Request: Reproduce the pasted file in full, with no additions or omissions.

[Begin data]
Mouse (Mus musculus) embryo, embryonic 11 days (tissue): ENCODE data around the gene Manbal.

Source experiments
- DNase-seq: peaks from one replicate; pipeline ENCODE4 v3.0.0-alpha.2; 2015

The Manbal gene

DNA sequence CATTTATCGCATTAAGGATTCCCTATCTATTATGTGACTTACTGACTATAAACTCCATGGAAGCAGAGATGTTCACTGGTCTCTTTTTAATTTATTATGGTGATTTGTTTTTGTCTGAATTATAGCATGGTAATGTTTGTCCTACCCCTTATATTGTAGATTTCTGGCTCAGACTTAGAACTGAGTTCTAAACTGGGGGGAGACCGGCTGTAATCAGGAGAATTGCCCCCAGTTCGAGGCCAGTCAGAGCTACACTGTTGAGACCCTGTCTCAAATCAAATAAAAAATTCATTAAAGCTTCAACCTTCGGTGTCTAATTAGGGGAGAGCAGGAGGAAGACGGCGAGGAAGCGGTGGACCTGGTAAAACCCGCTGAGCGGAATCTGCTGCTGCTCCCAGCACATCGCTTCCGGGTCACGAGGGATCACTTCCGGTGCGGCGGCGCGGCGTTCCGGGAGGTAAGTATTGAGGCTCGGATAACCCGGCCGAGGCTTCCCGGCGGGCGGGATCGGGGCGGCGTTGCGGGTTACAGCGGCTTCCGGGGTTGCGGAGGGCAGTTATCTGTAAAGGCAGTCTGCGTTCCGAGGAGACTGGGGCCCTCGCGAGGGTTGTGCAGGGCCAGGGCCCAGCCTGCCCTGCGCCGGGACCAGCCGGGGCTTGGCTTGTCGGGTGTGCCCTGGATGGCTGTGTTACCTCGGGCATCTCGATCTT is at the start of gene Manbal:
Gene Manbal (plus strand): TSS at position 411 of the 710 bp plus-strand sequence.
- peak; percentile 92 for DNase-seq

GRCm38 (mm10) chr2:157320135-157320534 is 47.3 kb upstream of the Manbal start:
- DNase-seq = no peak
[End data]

Mouse (Mus musculus) embryo, embryonic 11 days (tissue): ENCODE data around the gene Manbal.

Source experiments
- DNase-seq: peaks from one replicate; pipeline ENCODE4 v3.0.0-alpha.2; 2015

The Manbal gene

DNA sequence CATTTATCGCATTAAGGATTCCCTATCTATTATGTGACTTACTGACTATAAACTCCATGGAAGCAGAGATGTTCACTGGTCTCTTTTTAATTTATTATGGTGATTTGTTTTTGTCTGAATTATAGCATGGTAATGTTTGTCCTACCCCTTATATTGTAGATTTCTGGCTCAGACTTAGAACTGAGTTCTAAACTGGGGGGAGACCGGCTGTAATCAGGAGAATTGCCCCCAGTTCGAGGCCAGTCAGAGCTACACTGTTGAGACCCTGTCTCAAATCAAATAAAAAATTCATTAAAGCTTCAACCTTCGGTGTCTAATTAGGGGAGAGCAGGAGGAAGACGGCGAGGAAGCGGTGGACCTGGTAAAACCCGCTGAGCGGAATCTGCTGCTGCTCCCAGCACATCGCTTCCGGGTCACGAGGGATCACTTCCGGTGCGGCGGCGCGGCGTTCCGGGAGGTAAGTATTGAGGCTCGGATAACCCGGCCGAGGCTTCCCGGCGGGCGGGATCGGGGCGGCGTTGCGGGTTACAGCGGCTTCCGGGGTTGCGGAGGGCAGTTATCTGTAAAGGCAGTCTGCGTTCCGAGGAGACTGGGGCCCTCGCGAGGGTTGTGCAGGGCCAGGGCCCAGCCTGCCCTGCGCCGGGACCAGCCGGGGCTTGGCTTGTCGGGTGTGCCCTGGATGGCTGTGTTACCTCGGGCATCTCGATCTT is at the start of gene Manbal:
Gene Manbal (plus strand): TSS at position 411 of the 710 bp plus-strand sequence.
- peak; percentile 92 for DNase-seq

GRCm38 (mm10) chr2:157320135-157320534 is 47.3 kb upstream of the Manbal start:
- DNase-seq = no peak